In May 2010, Bradley E. Manning, a United States Army private, was arrested in Iraq for allegedly stealing thousands of classified government documents and sharing them with the website Wikileaks, a site that publishes private, secret and classified content from anonymous sources.
Prior to his arrest, Manning began communicating with Adrian Lamo, a well-known, former hacker who had been arrested for infiltrating the New York Times.
In their chats, Manning mentioned he had leaked sensitive documents, which included a huge collection of diplomatic cables.
According to Lamo, he believed Manning was a security risk and was concerned that if he didn't say something he could be party to a crime. Lamo met with members of the Army and the FBI and turned Manning in.
In an edition of Frontline, entitled "WikiSecrets," correspondent Martin Smith unravels the mysteries of Bradley Manning and reveals the hacker who blew the whistle.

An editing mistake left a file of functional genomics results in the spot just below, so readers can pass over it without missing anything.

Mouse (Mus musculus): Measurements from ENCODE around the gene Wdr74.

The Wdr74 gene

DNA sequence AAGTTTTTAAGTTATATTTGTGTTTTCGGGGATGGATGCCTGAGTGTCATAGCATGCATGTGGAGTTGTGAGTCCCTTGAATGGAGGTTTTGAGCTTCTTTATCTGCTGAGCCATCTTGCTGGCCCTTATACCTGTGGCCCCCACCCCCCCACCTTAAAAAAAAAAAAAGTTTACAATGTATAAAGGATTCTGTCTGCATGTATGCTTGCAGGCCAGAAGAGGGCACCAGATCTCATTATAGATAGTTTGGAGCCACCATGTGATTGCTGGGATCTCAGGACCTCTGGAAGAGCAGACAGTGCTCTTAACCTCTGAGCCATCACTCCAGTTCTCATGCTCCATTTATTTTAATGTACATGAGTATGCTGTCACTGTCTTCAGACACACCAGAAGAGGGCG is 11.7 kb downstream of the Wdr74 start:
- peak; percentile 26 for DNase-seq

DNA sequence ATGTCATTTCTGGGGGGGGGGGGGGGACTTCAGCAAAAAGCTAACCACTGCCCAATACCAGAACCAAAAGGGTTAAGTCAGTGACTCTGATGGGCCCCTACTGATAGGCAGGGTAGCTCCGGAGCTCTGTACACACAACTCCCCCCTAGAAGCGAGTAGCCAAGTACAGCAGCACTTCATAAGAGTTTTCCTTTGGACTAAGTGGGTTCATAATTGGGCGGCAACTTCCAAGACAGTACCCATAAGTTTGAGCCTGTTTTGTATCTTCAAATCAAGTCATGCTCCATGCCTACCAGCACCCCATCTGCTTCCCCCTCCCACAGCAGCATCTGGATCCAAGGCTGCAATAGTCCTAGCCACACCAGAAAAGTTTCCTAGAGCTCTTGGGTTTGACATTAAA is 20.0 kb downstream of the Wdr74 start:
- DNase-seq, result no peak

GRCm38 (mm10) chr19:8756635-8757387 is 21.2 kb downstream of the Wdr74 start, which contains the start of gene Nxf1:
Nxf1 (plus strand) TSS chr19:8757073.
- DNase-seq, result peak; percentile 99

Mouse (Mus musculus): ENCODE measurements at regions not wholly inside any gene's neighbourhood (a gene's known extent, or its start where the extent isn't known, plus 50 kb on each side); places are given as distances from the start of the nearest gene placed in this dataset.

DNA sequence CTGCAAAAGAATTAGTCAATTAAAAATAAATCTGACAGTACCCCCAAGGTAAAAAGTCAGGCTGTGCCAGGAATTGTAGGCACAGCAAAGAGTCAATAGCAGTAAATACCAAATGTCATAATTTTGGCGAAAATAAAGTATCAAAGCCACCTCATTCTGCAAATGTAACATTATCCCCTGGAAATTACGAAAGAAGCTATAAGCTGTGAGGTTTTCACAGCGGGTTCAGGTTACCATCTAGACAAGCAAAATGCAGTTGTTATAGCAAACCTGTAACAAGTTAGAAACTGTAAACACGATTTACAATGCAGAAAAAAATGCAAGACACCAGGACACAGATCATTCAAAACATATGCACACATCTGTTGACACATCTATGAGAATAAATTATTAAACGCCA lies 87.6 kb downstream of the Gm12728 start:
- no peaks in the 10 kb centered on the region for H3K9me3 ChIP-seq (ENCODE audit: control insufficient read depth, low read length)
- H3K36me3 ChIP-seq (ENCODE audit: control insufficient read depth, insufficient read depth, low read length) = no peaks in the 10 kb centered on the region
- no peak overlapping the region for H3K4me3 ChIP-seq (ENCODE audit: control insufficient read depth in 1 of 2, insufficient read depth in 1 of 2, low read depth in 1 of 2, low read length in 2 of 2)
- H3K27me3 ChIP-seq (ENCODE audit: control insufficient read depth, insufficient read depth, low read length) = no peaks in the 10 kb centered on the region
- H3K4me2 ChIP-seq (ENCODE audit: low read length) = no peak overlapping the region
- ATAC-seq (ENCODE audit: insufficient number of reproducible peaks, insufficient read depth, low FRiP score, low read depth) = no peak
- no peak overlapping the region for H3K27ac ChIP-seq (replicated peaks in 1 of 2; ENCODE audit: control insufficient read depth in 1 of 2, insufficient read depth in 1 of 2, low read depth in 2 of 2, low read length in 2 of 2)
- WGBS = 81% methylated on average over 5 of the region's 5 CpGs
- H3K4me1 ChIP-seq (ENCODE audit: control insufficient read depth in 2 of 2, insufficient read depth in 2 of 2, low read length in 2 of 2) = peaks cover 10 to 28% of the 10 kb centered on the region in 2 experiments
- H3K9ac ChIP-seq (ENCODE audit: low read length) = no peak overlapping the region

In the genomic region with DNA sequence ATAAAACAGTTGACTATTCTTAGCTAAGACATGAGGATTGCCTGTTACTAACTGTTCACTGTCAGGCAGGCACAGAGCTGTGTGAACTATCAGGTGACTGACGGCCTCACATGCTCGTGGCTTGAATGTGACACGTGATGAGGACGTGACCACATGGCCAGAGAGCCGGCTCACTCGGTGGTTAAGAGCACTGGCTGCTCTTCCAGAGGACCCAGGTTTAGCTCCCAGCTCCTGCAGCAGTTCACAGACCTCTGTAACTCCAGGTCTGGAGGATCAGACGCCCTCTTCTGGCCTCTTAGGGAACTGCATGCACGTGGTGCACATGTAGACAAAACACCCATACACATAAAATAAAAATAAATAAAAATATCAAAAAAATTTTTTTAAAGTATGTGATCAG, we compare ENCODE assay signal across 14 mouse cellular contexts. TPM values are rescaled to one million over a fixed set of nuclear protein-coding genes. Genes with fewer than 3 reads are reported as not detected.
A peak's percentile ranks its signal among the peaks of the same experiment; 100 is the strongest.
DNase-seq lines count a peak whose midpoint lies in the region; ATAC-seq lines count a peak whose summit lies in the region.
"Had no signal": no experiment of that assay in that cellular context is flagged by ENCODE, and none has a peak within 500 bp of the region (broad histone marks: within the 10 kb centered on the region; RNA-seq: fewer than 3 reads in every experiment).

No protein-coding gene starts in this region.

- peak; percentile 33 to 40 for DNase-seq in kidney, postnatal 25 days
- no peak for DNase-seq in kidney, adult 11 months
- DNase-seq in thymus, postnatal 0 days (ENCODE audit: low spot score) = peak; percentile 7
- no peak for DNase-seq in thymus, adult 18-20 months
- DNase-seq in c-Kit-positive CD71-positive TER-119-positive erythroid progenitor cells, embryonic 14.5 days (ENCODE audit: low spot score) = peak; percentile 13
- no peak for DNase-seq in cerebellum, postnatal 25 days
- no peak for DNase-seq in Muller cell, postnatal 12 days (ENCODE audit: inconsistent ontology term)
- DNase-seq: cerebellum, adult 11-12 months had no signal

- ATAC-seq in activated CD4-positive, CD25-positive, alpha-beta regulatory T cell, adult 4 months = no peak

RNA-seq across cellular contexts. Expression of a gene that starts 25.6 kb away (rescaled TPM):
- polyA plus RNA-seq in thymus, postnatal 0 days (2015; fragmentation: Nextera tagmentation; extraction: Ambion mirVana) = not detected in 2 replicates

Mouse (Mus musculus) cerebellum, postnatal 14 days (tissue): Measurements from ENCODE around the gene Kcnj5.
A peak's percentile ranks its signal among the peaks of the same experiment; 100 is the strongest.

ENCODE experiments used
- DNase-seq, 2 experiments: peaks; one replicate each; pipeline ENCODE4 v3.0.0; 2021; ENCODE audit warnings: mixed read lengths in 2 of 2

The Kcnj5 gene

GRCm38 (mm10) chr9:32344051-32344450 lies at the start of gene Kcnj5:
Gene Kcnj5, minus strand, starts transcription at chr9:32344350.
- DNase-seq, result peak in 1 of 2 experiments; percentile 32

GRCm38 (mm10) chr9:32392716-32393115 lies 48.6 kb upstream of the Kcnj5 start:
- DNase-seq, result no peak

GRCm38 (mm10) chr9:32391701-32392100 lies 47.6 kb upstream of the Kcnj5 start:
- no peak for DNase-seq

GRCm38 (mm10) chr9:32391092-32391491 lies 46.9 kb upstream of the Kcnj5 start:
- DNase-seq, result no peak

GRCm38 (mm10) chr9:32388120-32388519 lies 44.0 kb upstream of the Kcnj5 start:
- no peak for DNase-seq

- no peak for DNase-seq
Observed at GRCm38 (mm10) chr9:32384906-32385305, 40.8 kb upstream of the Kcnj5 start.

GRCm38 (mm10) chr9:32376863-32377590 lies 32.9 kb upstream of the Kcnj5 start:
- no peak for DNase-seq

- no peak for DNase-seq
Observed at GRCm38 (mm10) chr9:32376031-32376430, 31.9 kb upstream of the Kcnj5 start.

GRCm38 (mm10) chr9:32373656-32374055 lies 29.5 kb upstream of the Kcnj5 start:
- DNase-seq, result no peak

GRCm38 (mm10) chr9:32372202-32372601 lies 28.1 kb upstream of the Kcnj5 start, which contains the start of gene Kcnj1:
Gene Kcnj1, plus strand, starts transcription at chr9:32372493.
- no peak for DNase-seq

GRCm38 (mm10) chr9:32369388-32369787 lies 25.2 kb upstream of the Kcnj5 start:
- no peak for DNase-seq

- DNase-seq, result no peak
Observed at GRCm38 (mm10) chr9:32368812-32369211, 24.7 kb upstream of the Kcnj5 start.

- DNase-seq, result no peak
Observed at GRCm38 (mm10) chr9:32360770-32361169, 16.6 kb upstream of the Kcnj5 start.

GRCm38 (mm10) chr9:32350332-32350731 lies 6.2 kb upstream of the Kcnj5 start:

"Adrian was quite conflicted. We had a back-and-forth where he was concerned about whether or not this was the right thing to do, whether to betray this person's trust was appropriate, given his actions." -Tim Webster, former Army counterintelligence agent.
"There was no correct option. There was only the least incorrect one. Either way, I would have been screwing somebody over. I had to pick who. There was no option to just sit back and to wash my hands of the responsibility, because that, in and of itself, would have been making a choice." -Adrian Lamo, former hacker.
1. What is a hacker?
2. What is a whistle-blower?
3. What is Wikileaks?
1. Do you think what Bradley Manning did was against the law? Why or why not?
2. If you were Adrian Lamo, what would you have done?
3. What did you learn from this story about information and government secrets?